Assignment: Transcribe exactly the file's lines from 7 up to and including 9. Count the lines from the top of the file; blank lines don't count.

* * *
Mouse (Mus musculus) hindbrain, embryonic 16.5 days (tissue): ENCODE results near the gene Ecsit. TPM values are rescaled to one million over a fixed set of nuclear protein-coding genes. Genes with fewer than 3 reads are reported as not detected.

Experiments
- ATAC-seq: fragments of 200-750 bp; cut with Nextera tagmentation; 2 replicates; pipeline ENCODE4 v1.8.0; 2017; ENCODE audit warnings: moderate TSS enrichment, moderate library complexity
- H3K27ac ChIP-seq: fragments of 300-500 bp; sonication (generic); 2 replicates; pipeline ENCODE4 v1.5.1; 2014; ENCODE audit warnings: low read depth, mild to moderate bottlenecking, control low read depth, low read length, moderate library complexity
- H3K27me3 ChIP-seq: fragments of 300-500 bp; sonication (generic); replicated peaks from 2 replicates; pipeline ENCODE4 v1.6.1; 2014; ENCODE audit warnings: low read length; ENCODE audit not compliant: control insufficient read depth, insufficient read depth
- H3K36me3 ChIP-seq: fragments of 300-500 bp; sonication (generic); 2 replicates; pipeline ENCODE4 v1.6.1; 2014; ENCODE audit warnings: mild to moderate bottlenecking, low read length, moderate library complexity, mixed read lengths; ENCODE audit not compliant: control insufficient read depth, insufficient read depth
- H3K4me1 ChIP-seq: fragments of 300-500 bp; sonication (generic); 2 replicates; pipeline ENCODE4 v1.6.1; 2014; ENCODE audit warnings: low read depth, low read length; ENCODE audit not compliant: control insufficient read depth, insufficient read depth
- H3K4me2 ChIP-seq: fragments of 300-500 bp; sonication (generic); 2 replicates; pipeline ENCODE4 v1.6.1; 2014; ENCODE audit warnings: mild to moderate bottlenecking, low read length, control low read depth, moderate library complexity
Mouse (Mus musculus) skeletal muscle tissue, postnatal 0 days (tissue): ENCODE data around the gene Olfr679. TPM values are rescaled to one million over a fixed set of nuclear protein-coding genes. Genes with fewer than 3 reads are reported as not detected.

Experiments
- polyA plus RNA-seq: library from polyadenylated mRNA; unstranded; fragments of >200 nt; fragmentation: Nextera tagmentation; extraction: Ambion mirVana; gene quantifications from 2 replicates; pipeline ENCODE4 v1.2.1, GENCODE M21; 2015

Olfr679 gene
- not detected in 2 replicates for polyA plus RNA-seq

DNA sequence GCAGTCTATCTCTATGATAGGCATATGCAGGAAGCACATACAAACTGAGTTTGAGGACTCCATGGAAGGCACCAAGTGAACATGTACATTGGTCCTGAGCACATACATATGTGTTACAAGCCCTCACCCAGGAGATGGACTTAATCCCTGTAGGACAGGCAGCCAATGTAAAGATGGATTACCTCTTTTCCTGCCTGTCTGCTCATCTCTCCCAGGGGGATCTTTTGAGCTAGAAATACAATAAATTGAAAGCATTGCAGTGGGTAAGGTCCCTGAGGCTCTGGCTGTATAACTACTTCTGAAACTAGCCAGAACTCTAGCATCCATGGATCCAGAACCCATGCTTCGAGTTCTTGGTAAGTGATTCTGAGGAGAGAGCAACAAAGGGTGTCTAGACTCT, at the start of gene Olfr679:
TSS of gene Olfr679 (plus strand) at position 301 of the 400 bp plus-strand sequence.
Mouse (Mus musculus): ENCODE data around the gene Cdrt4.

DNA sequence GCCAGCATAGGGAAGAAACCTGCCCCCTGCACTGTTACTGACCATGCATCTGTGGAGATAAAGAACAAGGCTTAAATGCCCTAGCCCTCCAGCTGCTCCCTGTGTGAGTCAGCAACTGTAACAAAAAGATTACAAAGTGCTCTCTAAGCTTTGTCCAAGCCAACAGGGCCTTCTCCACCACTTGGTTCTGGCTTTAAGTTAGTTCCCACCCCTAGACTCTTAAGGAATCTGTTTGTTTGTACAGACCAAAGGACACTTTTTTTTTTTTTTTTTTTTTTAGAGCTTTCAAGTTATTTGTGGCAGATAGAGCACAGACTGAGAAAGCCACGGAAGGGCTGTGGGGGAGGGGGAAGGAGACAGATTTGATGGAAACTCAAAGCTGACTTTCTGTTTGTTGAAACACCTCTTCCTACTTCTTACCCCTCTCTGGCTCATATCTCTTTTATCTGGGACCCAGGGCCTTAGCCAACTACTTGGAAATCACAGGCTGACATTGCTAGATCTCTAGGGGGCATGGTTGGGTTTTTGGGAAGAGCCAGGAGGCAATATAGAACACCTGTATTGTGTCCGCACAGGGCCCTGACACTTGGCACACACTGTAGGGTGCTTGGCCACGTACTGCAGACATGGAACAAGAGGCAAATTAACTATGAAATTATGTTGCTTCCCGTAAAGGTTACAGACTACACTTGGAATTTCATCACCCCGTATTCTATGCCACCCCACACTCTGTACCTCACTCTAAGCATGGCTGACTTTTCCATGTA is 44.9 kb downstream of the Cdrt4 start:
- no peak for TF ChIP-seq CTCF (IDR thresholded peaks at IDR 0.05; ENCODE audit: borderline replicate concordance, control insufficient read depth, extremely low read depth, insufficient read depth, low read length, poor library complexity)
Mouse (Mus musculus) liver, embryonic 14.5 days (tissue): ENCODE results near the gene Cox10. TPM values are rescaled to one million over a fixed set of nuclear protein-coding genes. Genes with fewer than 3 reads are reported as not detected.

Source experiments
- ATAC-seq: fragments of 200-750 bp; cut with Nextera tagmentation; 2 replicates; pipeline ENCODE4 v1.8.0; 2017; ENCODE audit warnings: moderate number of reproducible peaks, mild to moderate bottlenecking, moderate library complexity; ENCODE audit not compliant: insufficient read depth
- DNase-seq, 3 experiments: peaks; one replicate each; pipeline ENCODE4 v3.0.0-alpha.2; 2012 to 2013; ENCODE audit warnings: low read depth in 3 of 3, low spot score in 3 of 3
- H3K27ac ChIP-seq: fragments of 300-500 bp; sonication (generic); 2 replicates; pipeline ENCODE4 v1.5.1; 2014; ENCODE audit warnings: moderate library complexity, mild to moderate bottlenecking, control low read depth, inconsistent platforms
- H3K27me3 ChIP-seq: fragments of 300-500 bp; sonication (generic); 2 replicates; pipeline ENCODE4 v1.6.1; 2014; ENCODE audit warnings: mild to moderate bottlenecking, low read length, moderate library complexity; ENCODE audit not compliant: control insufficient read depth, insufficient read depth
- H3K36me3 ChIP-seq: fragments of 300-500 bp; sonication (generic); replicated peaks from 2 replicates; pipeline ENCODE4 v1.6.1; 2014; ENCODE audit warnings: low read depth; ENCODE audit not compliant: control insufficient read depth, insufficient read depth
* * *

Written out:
- H3K4me1 ChIP-seq: fragments of 300-500 bp; sonication (generic); 2 replicates; pipeline ENCODE4 v1.6.1; 2014; ENCODE audit warnings: low read depth, low read length; ENCODE audit not compliant: control insufficient read depth, insufficient read depth
- H3K4me2 ChIP-seq: fragments of 300-500 bp; sonication (generic); 2 replicates; pipeline ENCODE4 v1.6.1; 2014; ENCODE audit warnings: mild to moderate bottlenecking, low read length, control low read depth, moderate library complexity
Mouse (Mus musculus) skeletal muscle tissue, postnatal 0 days (tissue): ENCODE data around the gene Olfr679. TPM values are rescaled to one million over a fixed set of nuclear protein-coding genes. Genes with fewer than 3 reads are reported as not detected.